The largest octopus, the biggest barnacle and an enormous anemone live in our back yard, the Salish Sea, an extraordinary ecosystem that is one of the world’s largest and biologically rich inland seas
It includes Puget Sound, the Strait of Juan de Fuca, the San Juan Islands, and British Columbia’s Strait of Georgia and Gulf Islands.
For Joe Gaydos, chief scientist for the SeaDoc Society (seadocsociety.org), it’s a treasure chest of eyebrow-raising proportions.
“It’s unique in that it’s a little isolated from the outer coast and has only one entrance,” Gaydos said. “Genetically, a lot of species have the same Latin name of species on the outer coast but genetically they are different.
“All this fresh water is coming in and combined with all the nutrients coming up from the bottom of the ocean, it’s a perfect circle of energy and nutrients in a complex habitat,” he said.
SeaDoc Society estimates that the Salish Sea environment includes 37 species of mammals, 172 species of birds, 247 species of fish and more than 3,000 species of invertebrates; 113 species are listed as threatened or endangered, or are candidates for listing.
The sea is home to the world’s largest species of octopus, the giant Pacific octopus, a mollusk related to squids, clams and snails.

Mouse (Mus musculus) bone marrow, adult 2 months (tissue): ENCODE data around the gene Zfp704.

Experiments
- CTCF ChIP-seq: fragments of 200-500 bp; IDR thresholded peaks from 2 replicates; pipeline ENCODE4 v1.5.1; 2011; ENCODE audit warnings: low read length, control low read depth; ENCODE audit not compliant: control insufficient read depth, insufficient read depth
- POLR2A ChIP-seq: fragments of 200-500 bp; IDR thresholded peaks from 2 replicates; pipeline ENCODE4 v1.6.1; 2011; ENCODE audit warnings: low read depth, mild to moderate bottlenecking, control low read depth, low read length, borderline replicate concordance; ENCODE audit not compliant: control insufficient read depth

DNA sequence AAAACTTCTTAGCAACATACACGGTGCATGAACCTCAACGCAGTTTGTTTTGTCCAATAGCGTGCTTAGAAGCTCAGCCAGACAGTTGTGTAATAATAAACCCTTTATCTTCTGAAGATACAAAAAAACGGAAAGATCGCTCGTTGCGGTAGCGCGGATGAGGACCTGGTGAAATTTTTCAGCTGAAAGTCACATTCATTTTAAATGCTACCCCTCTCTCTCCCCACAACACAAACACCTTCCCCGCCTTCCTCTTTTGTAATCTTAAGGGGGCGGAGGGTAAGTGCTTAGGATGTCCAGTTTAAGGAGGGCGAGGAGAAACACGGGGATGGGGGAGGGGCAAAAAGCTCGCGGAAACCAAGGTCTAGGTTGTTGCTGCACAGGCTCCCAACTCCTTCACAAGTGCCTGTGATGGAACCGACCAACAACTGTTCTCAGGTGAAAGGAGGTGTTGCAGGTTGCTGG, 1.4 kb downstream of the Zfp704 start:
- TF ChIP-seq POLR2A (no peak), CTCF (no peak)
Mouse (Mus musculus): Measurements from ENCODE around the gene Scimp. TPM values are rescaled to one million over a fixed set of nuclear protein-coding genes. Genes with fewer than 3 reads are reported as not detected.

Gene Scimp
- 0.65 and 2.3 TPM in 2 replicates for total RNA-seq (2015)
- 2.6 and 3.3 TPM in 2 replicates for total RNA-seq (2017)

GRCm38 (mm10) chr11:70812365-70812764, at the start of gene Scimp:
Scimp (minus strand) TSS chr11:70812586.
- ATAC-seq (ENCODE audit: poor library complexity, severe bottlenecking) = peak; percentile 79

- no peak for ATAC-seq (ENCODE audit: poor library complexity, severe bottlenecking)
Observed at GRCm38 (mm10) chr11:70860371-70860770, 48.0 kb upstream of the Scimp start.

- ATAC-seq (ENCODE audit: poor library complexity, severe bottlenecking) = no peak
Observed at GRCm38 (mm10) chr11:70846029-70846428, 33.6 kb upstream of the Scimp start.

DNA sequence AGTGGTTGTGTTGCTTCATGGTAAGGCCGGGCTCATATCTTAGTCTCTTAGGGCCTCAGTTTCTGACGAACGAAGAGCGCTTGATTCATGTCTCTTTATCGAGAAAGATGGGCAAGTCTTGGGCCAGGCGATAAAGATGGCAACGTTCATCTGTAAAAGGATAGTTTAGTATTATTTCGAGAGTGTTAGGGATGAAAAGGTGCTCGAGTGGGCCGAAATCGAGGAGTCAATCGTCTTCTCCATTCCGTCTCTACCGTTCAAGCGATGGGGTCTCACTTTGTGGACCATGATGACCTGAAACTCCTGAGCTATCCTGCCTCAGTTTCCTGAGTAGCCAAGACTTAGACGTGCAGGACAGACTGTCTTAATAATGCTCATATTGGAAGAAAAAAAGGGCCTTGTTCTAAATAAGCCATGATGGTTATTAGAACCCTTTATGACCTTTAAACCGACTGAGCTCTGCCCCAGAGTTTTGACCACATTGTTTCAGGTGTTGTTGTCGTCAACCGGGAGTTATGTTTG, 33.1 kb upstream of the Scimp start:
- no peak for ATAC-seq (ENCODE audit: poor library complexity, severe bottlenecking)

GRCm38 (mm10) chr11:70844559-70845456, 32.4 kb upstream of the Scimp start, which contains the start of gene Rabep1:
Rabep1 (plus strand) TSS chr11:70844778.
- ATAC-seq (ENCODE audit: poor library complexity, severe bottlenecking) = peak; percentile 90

There have been reports (or lore) of insanely huge octopus of up to 600 pounds with an tentacle span of more than 30 feet across. Realistically, Gaydos said, a top weight of about 150 pounds is more likely.
“They can actually mate at the end of life. Afterward the female goes into a den and nests for five months, taking care of her eggs, not eating, and (after the eggs are hatched), she dies.
“It’s a labor of love,” Gaydos said.
If fame is about size and beauty, a nominee would be the white plumose anemone (aka giant plumose anemone), the world’s largest sea anemone, which can grow up to 40 inches tall.
“It’s a beautiful thing, an underwater flower that’s a gorgeous white,” Gaydos said.
Beautiful and armed: The thin tentacles at the top of the column are tipped with tiny poison-filled cells called nematocysts. When triggered, the barbed cells are injected into prey, immobilizing it.
The Salish Sea also is home to the world’s largest barnacle, Balanus nubilis, which can measure 6 inches across and 12 inches tall and is related to crabs and lobsters.
In the plankton stage, it attaches its head to a hard surface. Its six feathery appendages (modified legs) beat rhythmically, drawing plankton into the shell opening where it eats its meal.
Other impressive life in the Salish Sea includes the giant Pacific chiton, the largest of chitons, which grows up to 15 inches; the largest burrowing clam, the geoduck, which can live up to a century; and the red urchin, which can live more than 150 years.
“While we can say that the Salish Sea is home to them, frankly, we can look out there and say it is home to us, too,” Gaydos said.
“I know that we hear that (the environment) is doing badly, but that doesn’t mean we have to throw in the towel if we’re suffering from ecological fatigue,” he said.
“Others come here and say, ‘Wow!’ We have an awesome heritage that we want to preserve.”
A science-based organization that uses science to help make good decisions about what we need to do to maintain a healthy Salish Sea.
Contact: www.seadocsociety.org; 360-376-3910.
Columnist Sharon Wootton can be reached at 360-468-3964 or www.songandword.com.